Lyric soprano

A lyric soprano is a type of operatic soprano voice that has a warm quality with a bright, full timbre that can be heard over an orchestra. The lyric soprano voice generally has a higher tessitura than a soubrette and usually plays ingenues and other sympathetic characters in opera. Lyric sopranos have a range from approximately middle C (C4) to "high D" (D6).[1] This is the most common female singing voice.[2] There is a tendency to divide lyric sopranos into two groups, light and full.[3]

Light lyric soprano

A light-lyric soprano has a bigger voice than a soubrette but still possesses a youthful quality.[4] There are a wide variety of roles written for this voice, and they may sing soubrette, baroque and other light roles as well.[5]

Light lyric soprano roles


Full lyric soprano

A full-lyric soprano has a more mature sound than a light-lyric soprano and can be heard over a bigger orchestra.[4] This more mature sound may make a full-lyric less suitable for some of the lighter roles. Occasionally a full lyric will have a big enough voice that she can take on much heavier roles, using volume in place of vocal weight. This is done when a more lyric timbre is desired in an otherwise heavier role. Otherwise full lyric sopranos need be judicious with spinto and other heavy roles to prevent vocal deterioration.[1][6]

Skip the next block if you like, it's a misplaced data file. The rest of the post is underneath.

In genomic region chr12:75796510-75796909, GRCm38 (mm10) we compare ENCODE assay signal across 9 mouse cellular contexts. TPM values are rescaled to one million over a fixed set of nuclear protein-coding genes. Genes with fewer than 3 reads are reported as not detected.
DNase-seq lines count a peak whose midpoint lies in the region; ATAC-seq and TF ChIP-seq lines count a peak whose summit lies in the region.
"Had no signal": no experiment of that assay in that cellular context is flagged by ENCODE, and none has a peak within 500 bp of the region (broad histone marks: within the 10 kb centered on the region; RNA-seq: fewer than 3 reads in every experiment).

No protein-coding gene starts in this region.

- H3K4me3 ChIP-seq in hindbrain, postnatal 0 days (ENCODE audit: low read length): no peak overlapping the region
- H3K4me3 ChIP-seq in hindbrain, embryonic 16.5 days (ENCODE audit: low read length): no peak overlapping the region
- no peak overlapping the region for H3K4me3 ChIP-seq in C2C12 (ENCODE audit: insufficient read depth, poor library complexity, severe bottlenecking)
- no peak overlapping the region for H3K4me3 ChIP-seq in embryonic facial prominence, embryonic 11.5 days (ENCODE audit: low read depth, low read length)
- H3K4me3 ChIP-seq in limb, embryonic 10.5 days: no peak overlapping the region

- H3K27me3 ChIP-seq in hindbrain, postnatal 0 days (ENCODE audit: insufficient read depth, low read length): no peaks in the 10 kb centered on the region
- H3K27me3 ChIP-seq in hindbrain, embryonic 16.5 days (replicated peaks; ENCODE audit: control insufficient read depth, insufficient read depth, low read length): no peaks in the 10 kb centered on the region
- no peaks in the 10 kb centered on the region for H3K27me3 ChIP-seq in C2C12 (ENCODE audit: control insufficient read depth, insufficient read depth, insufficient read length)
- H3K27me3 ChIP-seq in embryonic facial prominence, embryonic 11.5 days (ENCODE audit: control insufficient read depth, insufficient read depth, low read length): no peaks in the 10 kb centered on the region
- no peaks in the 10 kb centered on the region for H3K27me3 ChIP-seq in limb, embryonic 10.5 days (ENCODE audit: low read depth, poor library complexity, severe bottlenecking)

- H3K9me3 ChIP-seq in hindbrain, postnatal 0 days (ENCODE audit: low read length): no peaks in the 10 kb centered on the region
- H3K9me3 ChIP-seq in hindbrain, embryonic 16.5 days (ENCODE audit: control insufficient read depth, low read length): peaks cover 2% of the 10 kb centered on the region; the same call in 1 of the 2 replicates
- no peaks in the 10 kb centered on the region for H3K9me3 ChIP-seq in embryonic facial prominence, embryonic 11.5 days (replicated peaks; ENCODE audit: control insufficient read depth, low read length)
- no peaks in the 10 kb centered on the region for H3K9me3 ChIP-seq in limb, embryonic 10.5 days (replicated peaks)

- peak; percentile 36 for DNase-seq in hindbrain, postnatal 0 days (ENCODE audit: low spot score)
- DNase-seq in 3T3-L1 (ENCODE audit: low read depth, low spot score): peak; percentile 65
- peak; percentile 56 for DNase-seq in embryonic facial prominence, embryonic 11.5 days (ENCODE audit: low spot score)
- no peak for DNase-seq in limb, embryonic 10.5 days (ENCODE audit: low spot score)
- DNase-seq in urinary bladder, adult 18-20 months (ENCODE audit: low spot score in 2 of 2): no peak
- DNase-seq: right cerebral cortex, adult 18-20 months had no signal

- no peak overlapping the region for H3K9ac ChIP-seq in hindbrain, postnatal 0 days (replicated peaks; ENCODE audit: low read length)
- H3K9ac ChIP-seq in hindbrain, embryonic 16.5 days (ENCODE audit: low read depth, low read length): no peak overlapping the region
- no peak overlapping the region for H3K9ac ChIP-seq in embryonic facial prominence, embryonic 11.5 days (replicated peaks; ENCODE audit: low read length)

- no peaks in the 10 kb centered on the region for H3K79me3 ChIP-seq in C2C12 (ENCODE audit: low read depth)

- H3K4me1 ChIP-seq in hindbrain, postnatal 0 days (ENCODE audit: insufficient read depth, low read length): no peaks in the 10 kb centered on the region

Full lyric soprano roles


See also



  1. 1 2 Coffin (1960)
  2. Aronson (2009), p. 278
  3. 1 2 3 Boldrey (1994), Guide to Operatic Roles and Arias
  4. 1 2 Nashville Opera
  5. Boldrey (1992), Singer's Edition (Light Lyric Soprano)
  6. "Full lyric soprano" example: Contessa: "Dove sono" on YouTube from The Marriage of Figaro by Renée Fleming, Metropolitan Opera 1998


Further reading

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